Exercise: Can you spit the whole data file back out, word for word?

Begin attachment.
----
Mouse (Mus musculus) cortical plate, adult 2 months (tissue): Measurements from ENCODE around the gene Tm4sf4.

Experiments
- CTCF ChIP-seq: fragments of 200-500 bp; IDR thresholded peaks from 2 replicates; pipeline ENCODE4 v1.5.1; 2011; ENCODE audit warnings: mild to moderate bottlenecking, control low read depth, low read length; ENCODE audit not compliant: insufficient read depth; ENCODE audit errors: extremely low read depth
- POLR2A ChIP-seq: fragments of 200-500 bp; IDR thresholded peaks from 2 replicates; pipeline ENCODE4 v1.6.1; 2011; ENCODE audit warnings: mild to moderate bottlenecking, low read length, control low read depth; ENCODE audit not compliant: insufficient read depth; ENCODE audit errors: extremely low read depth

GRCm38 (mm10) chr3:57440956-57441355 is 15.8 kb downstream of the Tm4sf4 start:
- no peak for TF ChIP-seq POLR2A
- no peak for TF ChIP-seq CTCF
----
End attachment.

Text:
Mouse (Mus musculus) cortical plate, adult 2 months (tissue): Measurements from ENCODE around the gene Tm4sf4.

Experiments
- CTCF ChIP-seq: fragments of 200-500 bp; IDR thresholded peaks from 2 replicates; pipeline ENCODE4 v1.5.1; 2011; ENCODE audit warnings: mild to moderate bottlenecking, control low read depth, low read length; ENCODE audit not compliant: insufficient read depth; ENCODE audit errors: extremely low read depth
- POLR2A ChIP-seq: fragments of 200-500 bp; IDR thresholded peaks from 2 replicates; pipeline ENCODE4 v1.6.1; 2011; ENCODE audit warnings: mild to moderate bottlenecking, low read length, control low read depth; ENCODE audit not compliant: insufficient read depth; ENCODE audit errors: extremely low read depth

GRCm38 (mm10) chr3:57440956-57441355 is 15.8 kb downstream of the Tm4sf4 start:
- no peak for TF ChIP-seq POLR2A
- no peak for TF ChIP-seq CTCF